Common Dental Problems
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Bad Breath: Causes and Treatments
While it’s not a life-or-death problem, bad breath (halitosis)
causes embarrassment and self-consciousness for many people. When certain
bacteria in the mouth eat, they release airborne compounds that cause
bad breath. The bacteria prefer anaerobic, or oxygen-free, conditions.
One reason most of us wake up with bad breath is that our mouths have
been closed and sealed off from a fresh supply of oxygen. For the same
reason, you may have bad breath if you haven't talked or eaten in a while.
Low salivary flow — like that in people with Xerostomia,
or dry mouth — can also be a factor. Sluggish saliva gives bacteria
a chance to feed on peptides and proteins. One thing that can help prevent
bad breath is acidic saliva, because the bacteria responsible for bad
breath prefer alkaline saliva. So, while eating sweets is bad for your
teeth, it might be good for bad breath because glucose makes saliva acidic.
About 90% of bad breath comes from oral bacteria, but there are other
causes. Tonsillitis and sinusitis are occasional culprits. On rare occasions,
respiratory tract tumors can be a source. Just how often gastrointestinal
problems cause bad breath is up for question. Some experts say that the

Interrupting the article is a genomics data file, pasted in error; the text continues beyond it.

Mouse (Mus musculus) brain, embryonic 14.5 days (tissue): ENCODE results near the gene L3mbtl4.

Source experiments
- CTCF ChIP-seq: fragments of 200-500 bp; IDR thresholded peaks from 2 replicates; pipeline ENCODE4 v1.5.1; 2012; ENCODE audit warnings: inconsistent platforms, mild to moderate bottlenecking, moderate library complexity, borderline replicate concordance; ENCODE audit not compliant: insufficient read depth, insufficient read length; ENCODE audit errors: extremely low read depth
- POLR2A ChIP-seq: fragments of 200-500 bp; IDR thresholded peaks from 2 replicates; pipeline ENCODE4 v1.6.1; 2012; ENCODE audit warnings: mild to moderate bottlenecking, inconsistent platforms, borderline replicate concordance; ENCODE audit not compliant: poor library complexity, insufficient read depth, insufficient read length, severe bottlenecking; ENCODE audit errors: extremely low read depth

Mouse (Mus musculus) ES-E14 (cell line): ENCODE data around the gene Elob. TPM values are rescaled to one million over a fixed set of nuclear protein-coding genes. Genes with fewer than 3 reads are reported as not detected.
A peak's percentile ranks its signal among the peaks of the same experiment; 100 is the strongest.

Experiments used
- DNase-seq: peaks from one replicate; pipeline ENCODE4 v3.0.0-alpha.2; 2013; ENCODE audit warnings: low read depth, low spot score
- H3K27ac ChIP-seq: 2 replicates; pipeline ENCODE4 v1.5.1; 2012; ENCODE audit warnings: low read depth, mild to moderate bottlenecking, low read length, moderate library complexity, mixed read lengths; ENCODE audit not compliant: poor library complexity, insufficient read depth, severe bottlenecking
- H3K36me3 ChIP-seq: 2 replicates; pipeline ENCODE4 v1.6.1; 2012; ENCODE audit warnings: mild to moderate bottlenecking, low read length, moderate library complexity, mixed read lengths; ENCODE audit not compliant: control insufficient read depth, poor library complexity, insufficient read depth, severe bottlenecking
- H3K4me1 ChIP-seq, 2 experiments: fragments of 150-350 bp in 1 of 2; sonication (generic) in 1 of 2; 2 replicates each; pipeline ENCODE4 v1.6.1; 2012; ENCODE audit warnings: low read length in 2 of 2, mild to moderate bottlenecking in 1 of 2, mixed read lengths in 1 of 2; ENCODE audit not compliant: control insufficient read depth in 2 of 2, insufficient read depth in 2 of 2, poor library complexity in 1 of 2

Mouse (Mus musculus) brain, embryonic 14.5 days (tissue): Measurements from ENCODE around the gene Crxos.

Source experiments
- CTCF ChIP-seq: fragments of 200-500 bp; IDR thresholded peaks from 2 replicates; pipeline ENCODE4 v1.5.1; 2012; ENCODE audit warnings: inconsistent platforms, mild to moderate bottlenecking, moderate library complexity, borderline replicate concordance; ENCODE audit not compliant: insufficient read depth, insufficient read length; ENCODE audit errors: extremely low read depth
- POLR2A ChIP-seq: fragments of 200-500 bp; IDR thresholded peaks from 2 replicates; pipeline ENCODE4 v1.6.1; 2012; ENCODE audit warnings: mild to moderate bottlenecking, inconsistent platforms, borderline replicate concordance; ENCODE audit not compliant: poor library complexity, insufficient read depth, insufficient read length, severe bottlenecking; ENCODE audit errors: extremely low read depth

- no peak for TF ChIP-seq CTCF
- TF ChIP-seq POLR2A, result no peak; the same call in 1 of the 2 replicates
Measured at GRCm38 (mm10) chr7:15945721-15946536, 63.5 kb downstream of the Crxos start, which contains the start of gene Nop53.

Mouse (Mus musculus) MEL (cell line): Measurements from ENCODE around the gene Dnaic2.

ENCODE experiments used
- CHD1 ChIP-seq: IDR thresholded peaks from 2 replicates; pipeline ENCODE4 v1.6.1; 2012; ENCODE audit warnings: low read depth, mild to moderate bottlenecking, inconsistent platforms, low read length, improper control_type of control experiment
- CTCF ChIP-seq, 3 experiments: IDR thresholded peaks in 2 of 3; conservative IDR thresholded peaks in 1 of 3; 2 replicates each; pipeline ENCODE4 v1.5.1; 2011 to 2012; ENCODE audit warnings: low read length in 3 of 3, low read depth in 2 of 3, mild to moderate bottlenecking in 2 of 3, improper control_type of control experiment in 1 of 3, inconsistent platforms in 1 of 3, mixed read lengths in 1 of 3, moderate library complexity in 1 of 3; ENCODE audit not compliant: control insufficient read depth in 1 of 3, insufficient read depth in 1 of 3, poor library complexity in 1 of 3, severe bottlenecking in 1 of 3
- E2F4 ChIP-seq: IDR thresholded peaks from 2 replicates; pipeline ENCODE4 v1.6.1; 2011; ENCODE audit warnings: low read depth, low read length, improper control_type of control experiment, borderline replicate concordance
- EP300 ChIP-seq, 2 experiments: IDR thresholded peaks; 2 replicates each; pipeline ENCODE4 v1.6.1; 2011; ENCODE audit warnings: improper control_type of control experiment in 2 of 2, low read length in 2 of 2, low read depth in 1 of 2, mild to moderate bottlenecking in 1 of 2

thin, tube-like esophagus that carries food from the mouth to the stomach
is normally collapsed, so smelly gas from a “bad stomach”
couldn't escape. That doesn't preclude foul-smelling belches, however. Fetor
hepaticus, or liver breath, is the term for bad breath peculiar
to people with cirrhosis, a kind of liver disease.
If bad breath persists, the culprit may be certain foods (garlic or
curry, for example), tobacco, a sinus infection, or gum disease. If you
think your problem may be a sinus infection, see a doctor. And if it’s
gum disease, a periodontist can help recommend a course of action. Diuretics,
antihistamines, and some antidepressants can cause bad breath. If you
take these drugs, keep breath mints on hand.
Rinsing, flossing, and brushing your teeth, gums, inside cheeks, and
hard palate (the front part of the roof of your mouth) can eliminate
morning breath. Use a soft-bristle toothbrush and fine, unwaxed floss.
October 2002 Update
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